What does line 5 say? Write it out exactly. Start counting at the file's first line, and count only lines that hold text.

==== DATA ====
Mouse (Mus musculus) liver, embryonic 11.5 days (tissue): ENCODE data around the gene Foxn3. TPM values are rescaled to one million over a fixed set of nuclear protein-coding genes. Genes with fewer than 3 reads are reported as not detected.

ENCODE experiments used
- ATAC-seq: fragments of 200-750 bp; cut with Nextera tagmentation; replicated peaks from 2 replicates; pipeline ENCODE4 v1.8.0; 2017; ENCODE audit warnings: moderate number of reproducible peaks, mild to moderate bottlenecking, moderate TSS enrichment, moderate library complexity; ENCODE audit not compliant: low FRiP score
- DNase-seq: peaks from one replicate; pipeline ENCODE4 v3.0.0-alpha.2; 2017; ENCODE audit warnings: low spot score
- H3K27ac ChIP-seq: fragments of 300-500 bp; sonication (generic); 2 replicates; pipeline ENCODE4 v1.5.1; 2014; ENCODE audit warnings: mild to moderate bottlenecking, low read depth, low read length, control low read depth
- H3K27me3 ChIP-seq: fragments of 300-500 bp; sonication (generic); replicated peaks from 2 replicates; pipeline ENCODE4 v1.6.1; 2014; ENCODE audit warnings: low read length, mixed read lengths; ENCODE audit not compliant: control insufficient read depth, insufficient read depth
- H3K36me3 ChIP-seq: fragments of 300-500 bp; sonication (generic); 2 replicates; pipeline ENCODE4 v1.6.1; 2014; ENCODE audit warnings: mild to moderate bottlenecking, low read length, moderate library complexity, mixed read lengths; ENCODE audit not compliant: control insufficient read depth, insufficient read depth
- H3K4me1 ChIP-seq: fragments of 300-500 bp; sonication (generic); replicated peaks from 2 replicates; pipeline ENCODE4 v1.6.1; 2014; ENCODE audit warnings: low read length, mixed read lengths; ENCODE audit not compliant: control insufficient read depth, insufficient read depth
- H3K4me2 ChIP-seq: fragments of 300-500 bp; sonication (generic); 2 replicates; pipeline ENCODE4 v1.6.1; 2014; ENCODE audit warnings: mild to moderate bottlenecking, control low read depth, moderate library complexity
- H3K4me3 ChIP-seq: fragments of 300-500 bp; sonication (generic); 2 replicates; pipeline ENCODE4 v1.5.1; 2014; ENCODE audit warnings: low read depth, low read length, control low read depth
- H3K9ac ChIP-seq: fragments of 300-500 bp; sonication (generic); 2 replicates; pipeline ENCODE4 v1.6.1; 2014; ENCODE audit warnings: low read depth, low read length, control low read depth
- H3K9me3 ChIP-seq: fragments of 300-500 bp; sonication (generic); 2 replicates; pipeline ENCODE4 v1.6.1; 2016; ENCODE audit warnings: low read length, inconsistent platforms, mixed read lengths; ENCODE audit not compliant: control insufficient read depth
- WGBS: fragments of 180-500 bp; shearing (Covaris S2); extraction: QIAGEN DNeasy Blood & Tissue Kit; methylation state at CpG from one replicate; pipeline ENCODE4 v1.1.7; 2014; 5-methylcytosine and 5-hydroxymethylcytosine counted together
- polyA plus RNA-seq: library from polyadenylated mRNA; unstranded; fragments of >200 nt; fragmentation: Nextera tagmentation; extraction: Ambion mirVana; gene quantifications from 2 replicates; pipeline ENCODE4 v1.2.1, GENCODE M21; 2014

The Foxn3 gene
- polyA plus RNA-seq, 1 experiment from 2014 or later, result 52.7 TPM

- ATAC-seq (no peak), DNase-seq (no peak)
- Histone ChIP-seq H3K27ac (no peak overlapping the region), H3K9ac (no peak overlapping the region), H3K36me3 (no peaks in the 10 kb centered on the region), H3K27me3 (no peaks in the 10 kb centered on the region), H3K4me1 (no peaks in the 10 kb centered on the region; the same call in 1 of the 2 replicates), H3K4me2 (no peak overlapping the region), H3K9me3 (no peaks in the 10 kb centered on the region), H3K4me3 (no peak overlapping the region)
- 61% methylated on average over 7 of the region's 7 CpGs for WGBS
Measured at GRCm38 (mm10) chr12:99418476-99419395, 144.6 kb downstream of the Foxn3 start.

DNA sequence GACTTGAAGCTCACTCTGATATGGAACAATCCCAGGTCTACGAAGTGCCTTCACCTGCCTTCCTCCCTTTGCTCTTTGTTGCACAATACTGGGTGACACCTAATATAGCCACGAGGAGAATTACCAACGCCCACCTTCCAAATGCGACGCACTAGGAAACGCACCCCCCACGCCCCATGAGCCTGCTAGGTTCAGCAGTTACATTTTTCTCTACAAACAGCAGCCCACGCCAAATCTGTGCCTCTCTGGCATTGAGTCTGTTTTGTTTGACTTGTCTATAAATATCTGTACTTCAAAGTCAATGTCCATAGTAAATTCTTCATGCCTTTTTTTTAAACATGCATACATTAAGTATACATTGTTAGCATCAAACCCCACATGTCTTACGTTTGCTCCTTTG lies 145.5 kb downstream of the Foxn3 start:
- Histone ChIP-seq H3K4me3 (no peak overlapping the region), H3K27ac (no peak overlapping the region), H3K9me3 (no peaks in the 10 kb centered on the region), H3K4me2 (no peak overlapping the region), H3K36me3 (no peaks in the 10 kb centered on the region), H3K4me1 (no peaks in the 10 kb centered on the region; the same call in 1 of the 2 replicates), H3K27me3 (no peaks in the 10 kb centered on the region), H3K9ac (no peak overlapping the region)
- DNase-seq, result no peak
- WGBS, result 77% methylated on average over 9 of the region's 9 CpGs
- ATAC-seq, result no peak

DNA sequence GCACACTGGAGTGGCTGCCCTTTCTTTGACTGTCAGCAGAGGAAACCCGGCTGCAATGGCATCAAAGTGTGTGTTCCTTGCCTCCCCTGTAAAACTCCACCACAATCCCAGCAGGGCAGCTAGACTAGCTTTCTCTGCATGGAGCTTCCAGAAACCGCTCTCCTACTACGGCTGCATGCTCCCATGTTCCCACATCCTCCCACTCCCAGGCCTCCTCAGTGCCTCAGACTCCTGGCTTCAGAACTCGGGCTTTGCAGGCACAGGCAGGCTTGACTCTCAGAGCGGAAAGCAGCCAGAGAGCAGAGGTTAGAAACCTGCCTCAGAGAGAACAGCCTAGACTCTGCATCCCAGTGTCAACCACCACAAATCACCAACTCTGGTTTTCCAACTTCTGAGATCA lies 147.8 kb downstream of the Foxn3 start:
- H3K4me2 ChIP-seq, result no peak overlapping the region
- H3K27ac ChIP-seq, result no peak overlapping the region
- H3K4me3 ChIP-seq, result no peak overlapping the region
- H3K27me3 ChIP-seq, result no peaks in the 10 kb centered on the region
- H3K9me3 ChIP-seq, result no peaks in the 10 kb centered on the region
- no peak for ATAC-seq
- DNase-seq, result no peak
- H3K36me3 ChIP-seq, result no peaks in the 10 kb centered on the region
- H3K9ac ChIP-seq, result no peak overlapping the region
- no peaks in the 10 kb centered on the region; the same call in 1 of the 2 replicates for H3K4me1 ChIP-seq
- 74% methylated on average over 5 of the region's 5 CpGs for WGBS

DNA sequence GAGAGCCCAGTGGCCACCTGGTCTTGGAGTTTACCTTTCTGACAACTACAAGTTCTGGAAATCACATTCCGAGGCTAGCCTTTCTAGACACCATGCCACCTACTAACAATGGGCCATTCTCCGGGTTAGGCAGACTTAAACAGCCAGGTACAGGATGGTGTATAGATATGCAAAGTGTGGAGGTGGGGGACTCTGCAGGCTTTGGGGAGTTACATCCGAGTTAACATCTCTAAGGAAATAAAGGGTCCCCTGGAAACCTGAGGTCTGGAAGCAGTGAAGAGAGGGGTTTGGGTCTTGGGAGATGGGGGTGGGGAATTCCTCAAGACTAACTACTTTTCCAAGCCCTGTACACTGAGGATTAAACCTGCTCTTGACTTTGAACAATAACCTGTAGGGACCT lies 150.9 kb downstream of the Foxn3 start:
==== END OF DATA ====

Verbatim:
- H3K27ac ChIP-seq: fragments of 300-500 bp; sonication (generic); 2 replicates; pipeline ENCODE4 v1.5.1; 2014; ENCODE audit warnings: mild to moderate bottlenecking, low read depth, low read length, control low read depth